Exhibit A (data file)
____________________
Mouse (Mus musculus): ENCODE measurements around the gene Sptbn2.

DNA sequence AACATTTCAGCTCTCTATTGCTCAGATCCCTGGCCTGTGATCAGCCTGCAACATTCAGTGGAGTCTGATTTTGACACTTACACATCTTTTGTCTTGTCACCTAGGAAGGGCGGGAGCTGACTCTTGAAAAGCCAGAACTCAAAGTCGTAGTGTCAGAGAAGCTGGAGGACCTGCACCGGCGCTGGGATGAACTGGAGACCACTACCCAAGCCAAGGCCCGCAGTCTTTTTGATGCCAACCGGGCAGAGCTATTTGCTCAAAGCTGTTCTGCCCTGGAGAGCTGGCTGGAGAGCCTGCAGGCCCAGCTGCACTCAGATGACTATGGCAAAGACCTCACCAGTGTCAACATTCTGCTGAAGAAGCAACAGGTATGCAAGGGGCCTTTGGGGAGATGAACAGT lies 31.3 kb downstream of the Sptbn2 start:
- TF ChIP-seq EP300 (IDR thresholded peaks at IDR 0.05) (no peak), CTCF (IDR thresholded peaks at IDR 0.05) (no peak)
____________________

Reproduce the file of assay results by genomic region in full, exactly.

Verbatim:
Mouse (Mus musculus): ENCODE measurements around the gene Sptbn2.

DNA sequence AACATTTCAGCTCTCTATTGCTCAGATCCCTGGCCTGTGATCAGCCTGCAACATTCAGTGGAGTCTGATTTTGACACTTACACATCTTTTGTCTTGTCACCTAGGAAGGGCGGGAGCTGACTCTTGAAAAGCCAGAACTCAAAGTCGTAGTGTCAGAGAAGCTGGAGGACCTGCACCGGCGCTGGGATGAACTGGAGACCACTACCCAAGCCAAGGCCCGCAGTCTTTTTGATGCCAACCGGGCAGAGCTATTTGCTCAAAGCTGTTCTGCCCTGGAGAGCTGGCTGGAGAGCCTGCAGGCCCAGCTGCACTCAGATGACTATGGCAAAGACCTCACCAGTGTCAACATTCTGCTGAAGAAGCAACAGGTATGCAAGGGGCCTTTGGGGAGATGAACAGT lies 31.3 kb downstream of the Sptbn2 start:
- TF ChIP-seq EP300 (IDR thresholded peaks at IDR 0.05) (no peak), CTCF (IDR thresholded peaks at IDR 0.05) (no peak)